Figure 2: Upregulation of PFKFB2 expression in UCP2 overexpressed cells. (i) Western blot analysis of PFKFB2 (A) and pPFKFB2 (B) expression levels in control pCMV and UCP2 overexpressed cells. β-actin served as loading control. (ii) Fru-2,6-P2 concentration (C) and PFK levels (D) were measured using control pCMV and UCP2 overexpressed cells. n=4 per group, data are presented as the mean ± SD. *, p<0.05 when compared with its own control/DMSO group (n=4 in each group); #, p<0.05 when compared with the control/TPA group.
PFKFB2 upregulation contributed to metabolic switch towards glycolysis in UCP2 overexpressed cells
To study whether PFKFB2 mediates UCP2’s role in regulating glycolysis, we used a siRNA approach to knockdown PFKFB2 and measured OCR and ECAR rates using the knockdown cells. Briefly, UCP2 overexpressed cells were transfected with PFKFB2 siRNA or the control siRNA, and OCR and ECAR were measured using the Seahorse Bioscience XF Analyzer as described above. As shown in Figure 3, a reduction in PFKFB2 expression (Figure 3A) resulted in decreased glycolysis (Figure 3B), whereas it enhanced mitochondrial respiration (Figure 3C) in the UCP2 overexpressed cells. Reduction in glycolysis was concomitant with the fall in lactate production (Figure 3D) as observed in the PFKFB2 knockdown cells. In addition, the reduction in the ATP levels (Figure 3E) in the UCP2 overexpressed cells are suggestive of dampened glycolysis. These data indicate the dependence of UCP2 overexpressed cells on glycolysis for ATP production (the Warburg effect). Collectively, these results thus demonstrate that PFKFB2 mediates UCP2’s role in regulating glycolysis. Moreover, to study whether PFKFB2 is required for the increase in Fru-2,6-P2 concentration and PFK-1 activity, we measured their levels using control cells and PFKFB2 siRNA knockdown cells. Indeed, inhibition of PFKFB2 expression reduced the levels of Fru-2,6-P2 and PFK-1 activity in UCP2 overexpressed cells (Figure 3F, top and bottom panels). Therefore, these data suggest that the increases in Fru-2,6-P2 concentrations and PFK-1 activity are due to the upregulation of PFKFB2 expression in the UCP2 overexpressed cells.
Figure 3: Inhibition of PFKFB2 expression dampens the shift to glycolysis in UCP2 overexpressed cells. (i) OCR, an indicator of mitochondrial oxidative phosphorylation (C) and ECAR, an indicator of glycolysis (B), were measured using control siRNA and siRNA PFKFB2 knockdown cells (A). Inhibition of PFKFB2 expression resulted in decreased glycolytic rate, whereas, an increased OCR suggested that PFKFB2 promotes cellular adaptation towards enhanced glycolysis. Results were an average of three independent experiments. Statistical analysis was performed using two-way ANOVA with test. *p<0.001 (N=3). (ii) Knockdown of PFKFB2 expression resulted in decreased lactate levels (D), decreased cellular ATP levels (E), and reduced Fru-2,6-P2 concentration and PFK levels (F) in UCP2 overexpressed cells, suggesting that PFKFB2 allows UCP2 overexpressed cells to maintain higher glycolysis leading to enhanced lactate and ATP production. n=4 per group, data are presented as the mean ± SD. *, p<0.05 when compared with its own control/DMSO group (n=3 in each group); #, p<0.05 when compared with the control/TPA group.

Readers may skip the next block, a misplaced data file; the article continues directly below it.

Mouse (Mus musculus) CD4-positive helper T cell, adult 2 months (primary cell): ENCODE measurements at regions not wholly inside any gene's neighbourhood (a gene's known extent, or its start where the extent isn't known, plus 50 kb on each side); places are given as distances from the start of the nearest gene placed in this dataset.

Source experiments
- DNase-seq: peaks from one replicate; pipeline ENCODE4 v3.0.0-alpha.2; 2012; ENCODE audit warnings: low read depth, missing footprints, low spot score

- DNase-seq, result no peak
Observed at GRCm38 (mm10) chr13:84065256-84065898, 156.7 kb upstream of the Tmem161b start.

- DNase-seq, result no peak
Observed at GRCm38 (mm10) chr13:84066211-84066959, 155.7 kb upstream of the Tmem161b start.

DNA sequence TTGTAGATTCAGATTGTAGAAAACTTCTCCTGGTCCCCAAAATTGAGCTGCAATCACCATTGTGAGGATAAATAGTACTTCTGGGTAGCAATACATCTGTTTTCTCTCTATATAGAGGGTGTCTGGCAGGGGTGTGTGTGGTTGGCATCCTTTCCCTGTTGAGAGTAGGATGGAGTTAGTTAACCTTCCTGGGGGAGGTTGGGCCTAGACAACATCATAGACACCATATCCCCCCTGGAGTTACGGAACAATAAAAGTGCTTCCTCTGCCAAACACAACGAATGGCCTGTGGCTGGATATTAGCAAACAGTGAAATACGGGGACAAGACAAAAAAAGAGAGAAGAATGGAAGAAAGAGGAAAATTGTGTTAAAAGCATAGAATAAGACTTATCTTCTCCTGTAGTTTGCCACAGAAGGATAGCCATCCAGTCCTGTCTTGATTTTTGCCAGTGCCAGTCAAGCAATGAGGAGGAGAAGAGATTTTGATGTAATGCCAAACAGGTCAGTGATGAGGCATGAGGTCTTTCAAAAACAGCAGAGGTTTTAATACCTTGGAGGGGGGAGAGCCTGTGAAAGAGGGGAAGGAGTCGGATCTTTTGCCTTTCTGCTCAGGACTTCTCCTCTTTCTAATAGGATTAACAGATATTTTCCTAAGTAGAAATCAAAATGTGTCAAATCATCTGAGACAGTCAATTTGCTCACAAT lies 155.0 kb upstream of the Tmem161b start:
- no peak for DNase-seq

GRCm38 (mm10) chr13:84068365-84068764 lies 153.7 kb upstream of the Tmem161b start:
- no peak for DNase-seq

Knockdown of PKFKB2 suppressed skin cell transformation in UCP2 overexpressed cells
Since PFKFB2 is highly expressed in several cancers and its expression is positively correlated with carcinogenesis [31–34], we used siRNA interference to study whether inhibition of PFKFB2 reduces tumorigenicity of UCP2 overexpressed cells. We first transfected UCP2 overexpressed cells with PFKFB2 siRNA or the control siRNA. As shown in the Figure 4A, successful knockdown of PFKFB2 was observed. Next, we performed anchorage independent growth assays, and our results demonstrated that colony numbers from PFKFB2 knockdown cells were markedly lower than that from the control siRNA cell (Figure 4B). Next, to determine the effect of PFKFB2 knockdown on cell proliferation, we used the IncuCyte Zoom to monitor the cell proliferation rate. As shown in Figure 4C, UCP2 overexpressed cells have an enhanced proliferation rate and TPA treatment further enhances cell growth compared to that of the control pCMV cells. On measuring the growth rate using control UCP2 cells and PFKFB2 knockdown UCP2 cells, the result (Figure 4D) showed that knockdown of PFKFB2 significantly suppressed cell growth rate. These data indicate a possible role of PFKFB2 in the regulation of cell growth and cell transformation mediated by UCP2 overexpression.
Figure 4: siRNA knockdown of PKFKB2 suppressed skin tumorigenesis in UCP2 overexpressed cells. (i) Western blot analysis confirming PFKFB2 knockdown (A). Soft agar assays were performed to detect anchorage-independent growth using control siRNA and siRNA PFKFB2 cells were used in the assay (B). Ctrl: vehicle (DMSO) treatment; TPA, 5 nM. *, p<0.05 when compared with its own control/DMSO group (n=3 in each group); #, p<0.05 when compared with the control/TPA group. (ii) Cell proliferation assay using the IncuCyte zoom live-cell analysis was performed in control pCMV and UCP2 overexpressed cells (C), and control siRNA and siRNA PFKFB2 cells (D). 1,500 cells/well were seeded in the 96 well-plate and incubated overnight in the IncuCyte incubator. Cells were treated with Ctrl: vehicle (DMSO) treatment; TPA, 5 nM. Cell confluency was measured using the IncuCyte zoom software.